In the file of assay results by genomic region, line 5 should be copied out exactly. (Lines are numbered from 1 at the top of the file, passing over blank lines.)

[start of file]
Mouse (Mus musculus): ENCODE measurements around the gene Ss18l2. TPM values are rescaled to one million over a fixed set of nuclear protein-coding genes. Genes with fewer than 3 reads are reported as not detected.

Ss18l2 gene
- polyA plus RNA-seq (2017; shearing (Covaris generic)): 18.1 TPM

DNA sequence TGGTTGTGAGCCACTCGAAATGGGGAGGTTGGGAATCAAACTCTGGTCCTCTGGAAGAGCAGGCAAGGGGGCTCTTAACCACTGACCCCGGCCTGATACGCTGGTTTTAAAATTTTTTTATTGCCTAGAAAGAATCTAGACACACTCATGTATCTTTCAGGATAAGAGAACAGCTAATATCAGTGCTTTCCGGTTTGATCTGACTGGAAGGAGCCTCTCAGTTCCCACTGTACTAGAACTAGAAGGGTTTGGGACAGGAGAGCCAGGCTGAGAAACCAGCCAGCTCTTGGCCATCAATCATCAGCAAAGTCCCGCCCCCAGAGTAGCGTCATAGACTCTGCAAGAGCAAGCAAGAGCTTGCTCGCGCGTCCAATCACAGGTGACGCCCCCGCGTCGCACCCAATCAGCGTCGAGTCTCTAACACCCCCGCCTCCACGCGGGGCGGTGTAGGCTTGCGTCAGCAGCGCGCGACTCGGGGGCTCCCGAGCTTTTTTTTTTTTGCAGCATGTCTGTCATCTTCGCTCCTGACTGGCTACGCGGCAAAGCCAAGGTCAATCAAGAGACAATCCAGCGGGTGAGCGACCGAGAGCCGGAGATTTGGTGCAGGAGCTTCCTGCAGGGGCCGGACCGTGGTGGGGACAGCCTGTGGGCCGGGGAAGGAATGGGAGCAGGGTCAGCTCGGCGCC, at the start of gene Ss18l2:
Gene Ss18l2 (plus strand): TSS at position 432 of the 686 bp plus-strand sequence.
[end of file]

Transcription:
Gene Ss18l2 (plus strand): TSS at position 432 of the 686 bp plus-strand sequence.